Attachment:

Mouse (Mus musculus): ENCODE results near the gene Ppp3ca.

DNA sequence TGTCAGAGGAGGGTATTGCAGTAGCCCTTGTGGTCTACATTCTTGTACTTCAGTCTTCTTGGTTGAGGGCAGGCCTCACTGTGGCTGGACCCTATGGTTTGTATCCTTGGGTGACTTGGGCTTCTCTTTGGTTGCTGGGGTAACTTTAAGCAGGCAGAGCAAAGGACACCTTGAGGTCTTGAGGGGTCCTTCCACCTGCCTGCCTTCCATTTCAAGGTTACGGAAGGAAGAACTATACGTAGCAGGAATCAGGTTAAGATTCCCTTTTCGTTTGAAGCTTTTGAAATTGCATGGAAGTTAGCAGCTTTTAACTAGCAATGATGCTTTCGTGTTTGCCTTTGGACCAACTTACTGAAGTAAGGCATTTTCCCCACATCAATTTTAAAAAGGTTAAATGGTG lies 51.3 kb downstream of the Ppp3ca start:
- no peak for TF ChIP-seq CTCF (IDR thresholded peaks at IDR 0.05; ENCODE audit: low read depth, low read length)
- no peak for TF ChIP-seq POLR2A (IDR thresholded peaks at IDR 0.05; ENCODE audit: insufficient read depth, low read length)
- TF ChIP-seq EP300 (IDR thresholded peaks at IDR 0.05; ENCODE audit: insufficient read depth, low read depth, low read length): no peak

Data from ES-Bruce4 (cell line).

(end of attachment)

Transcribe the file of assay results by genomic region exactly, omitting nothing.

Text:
Mouse (Mus musculus): ENCODE results near the gene Ppp3ca.

DNA sequence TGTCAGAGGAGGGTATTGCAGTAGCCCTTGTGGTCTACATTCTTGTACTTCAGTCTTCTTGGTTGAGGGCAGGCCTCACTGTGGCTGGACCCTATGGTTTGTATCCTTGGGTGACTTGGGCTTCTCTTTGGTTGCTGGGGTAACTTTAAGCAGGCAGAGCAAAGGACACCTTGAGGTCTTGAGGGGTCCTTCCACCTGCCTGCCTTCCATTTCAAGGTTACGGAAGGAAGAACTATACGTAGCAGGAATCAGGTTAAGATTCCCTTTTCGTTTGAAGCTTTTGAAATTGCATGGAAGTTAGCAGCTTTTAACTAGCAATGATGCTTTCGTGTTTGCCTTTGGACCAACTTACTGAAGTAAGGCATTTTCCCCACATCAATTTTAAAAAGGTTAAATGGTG lies 51.3 kb downstream of the Ppp3ca start:
- no peak for TF ChIP-seq CTCF (IDR thresholded peaks at IDR 0.05; ENCODE audit: low read depth, low read length)
- no peak for TF ChIP-seq POLR2A (IDR thresholded peaks at IDR 0.05; ENCODE audit: insufficient read depth, low read length)
- TF ChIP-seq EP300 (IDR thresholded peaks at IDR 0.05; ENCODE audit: insufficient read depth, low read depth, low read length): no peak

Data from ES-Bruce4 (cell line).